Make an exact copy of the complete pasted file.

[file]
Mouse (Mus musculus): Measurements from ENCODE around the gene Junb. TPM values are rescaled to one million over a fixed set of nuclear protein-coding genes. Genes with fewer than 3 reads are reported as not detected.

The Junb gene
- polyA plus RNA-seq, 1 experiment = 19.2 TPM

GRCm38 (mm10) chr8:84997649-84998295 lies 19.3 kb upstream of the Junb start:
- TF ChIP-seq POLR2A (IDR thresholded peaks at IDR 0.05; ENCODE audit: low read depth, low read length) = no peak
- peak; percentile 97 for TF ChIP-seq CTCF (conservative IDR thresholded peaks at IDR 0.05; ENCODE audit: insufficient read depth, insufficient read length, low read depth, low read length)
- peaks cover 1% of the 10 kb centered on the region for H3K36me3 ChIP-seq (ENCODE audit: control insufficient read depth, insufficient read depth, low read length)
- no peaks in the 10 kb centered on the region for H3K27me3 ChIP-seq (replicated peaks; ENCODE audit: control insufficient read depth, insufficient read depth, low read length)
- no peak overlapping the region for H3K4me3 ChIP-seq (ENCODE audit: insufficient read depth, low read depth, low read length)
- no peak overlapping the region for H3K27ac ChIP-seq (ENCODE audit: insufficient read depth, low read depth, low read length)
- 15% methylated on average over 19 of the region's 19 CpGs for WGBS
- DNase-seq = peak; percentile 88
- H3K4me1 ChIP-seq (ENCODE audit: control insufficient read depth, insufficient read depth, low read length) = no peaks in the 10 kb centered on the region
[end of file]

Mouse (Mus musculus): Measurements from ENCODE around the gene Junb. TPM values are rescaled to one million over a fixed set of nuclear protein-coding genes. Genes with fewer than 3 reads are reported as not detected.

The Junb gene
- polyA plus RNA-seq, 1 experiment = 19.2 TPM

GRCm38 (mm10) chr8:84997649-84998295 lies 19.3 kb upstream of the Junb start:
- TF ChIP-seq POLR2A (IDR thresholded peaks at IDR 0.05; ENCODE audit: low read depth, low read length) = no peak
- peak; percentile 97 for TF ChIP-seq CTCF (conservative IDR thresholded peaks at IDR 0.05; ENCODE audit: insufficient read depth, insufficient read length, low read depth, low read length)
- peaks cover 1% of the 10 kb centered on the region for H3K36me3 ChIP-seq (ENCODE audit: control insufficient read depth, insufficient read depth, low read length)
- no peaks in the 10 kb centered on the region for H3K27me3 ChIP-seq (replicated peaks; ENCODE audit: control insufficient read depth, insufficient read depth, low read length)
- no peak overlapping the region for H3K4me3 ChIP-seq (ENCODE audit: insufficient read depth, low read depth, low read length)
- no peak overlapping the region for H3K27ac ChIP-seq (ENCODE audit: insufficient read depth, low read depth, low read length)
- 15% methylated on average over 19 of the region's 19 CpGs for WGBS
- DNase-seq = peak; percentile 88
- H3K4me1 ChIP-seq (ENCODE audit: control insufficient read depth, insufficient read depth, low read length) = no peaks in the 10 kb centered on the region